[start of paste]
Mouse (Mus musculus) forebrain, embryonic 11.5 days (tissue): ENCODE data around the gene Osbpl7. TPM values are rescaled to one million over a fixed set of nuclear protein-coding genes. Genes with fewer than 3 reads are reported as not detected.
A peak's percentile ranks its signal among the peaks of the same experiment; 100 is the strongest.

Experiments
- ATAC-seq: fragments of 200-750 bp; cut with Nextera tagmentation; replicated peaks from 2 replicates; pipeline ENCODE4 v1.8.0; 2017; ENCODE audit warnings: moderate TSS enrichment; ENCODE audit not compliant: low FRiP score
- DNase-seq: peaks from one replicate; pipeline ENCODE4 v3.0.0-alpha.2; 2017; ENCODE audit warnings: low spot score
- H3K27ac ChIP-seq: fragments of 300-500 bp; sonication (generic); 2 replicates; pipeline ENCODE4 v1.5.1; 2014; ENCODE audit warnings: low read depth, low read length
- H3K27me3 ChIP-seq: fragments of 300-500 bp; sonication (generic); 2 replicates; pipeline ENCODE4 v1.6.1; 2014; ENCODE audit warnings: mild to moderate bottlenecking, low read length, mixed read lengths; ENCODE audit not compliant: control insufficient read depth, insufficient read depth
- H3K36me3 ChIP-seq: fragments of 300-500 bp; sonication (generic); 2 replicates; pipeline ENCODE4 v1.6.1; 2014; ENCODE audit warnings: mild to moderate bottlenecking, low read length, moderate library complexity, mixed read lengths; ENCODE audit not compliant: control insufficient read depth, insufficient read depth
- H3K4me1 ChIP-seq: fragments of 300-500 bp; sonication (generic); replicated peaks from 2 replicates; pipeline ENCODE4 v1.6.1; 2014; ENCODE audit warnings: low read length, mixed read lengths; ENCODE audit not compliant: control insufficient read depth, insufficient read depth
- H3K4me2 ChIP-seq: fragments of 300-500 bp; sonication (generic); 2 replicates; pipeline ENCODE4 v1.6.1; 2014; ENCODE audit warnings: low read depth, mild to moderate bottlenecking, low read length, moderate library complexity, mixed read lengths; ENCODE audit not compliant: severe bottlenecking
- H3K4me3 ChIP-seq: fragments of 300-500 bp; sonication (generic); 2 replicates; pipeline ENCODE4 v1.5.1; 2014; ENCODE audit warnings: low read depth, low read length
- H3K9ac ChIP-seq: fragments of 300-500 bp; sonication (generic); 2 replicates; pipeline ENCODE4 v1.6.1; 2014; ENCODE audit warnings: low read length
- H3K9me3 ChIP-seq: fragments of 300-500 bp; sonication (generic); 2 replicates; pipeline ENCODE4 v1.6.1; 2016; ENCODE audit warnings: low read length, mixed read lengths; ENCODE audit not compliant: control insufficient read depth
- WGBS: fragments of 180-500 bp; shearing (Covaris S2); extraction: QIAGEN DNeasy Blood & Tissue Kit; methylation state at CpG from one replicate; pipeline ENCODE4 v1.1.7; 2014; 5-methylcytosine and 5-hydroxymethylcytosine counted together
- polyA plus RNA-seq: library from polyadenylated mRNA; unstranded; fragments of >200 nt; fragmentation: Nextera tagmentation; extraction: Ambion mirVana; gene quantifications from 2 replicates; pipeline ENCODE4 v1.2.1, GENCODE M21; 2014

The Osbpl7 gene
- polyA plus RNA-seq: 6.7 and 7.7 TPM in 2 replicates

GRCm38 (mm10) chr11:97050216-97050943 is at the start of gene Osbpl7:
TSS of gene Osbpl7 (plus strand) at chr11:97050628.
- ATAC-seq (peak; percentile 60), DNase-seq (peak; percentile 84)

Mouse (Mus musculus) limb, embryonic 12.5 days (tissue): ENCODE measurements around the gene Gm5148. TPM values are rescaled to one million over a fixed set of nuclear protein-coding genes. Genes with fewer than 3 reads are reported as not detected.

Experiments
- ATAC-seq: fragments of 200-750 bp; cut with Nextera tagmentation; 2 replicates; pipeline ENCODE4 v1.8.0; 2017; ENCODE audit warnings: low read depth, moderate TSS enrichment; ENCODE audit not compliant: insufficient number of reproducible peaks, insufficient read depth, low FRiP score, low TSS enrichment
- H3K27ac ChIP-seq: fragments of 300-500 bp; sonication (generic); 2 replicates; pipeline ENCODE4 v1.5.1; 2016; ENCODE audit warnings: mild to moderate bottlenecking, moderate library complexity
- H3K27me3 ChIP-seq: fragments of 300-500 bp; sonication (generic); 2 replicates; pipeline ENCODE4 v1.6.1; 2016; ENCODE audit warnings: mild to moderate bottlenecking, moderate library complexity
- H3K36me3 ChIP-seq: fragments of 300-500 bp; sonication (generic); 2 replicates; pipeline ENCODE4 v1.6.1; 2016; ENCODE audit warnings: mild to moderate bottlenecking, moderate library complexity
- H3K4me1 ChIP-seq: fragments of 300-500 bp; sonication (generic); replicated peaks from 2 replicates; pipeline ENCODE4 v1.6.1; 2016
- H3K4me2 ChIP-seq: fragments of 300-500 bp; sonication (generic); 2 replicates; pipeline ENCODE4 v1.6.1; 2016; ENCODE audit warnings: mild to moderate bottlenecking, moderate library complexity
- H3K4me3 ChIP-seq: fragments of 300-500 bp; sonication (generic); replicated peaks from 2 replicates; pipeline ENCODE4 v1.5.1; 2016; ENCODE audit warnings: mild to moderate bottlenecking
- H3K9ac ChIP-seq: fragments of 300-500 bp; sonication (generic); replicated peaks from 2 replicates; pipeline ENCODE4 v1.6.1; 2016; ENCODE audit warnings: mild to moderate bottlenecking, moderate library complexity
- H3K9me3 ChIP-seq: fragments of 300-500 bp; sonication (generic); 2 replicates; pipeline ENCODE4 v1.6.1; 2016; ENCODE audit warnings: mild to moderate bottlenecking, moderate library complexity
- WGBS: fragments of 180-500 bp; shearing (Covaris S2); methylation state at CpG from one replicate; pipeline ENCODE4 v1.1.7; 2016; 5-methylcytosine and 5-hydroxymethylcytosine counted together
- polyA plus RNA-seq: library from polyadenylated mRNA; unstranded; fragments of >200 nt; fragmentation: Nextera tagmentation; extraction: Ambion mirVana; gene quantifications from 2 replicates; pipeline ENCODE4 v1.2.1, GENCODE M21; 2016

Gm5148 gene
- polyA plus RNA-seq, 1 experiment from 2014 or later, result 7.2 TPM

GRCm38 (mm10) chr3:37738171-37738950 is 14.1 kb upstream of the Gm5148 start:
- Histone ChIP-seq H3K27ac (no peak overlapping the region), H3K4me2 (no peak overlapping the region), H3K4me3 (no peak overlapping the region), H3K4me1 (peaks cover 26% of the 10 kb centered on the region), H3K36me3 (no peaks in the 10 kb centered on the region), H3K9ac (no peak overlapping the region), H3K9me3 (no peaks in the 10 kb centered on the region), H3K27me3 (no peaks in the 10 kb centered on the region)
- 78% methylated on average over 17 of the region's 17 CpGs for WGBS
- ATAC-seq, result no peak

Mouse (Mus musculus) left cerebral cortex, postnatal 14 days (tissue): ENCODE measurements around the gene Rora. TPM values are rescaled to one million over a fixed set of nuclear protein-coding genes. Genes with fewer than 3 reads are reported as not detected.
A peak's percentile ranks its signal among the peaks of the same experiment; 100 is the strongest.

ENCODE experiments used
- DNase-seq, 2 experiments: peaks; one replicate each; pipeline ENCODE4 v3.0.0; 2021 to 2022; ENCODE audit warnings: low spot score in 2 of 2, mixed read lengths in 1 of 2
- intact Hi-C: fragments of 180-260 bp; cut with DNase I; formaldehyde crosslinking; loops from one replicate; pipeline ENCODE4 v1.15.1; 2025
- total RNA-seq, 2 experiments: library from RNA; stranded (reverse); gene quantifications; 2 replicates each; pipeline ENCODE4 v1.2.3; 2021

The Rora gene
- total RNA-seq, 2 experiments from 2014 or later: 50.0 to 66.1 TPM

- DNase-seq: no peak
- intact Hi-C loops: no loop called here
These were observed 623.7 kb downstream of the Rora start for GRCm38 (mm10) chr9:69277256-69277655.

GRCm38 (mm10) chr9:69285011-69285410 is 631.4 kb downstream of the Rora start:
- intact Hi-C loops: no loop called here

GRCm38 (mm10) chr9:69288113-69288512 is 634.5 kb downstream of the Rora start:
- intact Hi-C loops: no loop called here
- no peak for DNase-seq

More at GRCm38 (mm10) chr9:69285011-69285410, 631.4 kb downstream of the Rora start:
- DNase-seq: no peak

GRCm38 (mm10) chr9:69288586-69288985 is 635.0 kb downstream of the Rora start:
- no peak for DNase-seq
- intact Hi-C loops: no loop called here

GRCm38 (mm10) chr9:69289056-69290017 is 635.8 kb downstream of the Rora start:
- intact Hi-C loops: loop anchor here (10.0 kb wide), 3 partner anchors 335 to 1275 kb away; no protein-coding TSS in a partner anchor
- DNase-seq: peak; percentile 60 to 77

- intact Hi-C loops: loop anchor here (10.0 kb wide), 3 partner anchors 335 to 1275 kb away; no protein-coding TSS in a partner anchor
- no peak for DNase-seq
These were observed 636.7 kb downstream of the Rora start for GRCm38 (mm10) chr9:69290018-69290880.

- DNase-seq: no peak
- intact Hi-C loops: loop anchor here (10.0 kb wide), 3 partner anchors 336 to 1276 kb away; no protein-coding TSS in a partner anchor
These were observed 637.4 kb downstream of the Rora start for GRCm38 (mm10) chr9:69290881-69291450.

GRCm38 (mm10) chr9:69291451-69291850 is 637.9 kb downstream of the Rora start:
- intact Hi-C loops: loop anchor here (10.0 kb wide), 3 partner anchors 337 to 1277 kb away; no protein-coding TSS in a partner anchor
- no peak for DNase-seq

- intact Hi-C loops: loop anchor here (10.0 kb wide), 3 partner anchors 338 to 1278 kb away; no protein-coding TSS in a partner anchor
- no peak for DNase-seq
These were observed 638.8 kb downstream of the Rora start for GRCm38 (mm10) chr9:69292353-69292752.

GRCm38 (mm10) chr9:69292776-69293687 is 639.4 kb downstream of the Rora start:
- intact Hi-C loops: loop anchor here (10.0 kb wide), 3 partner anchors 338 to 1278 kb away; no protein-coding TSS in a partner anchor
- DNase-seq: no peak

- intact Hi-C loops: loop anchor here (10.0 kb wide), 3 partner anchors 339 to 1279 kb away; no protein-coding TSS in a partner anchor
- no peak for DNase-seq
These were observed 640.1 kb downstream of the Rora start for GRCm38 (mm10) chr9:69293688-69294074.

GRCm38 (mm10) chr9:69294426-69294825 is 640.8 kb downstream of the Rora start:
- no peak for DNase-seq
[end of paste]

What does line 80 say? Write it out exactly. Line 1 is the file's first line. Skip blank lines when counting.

- no peak for DNase-seq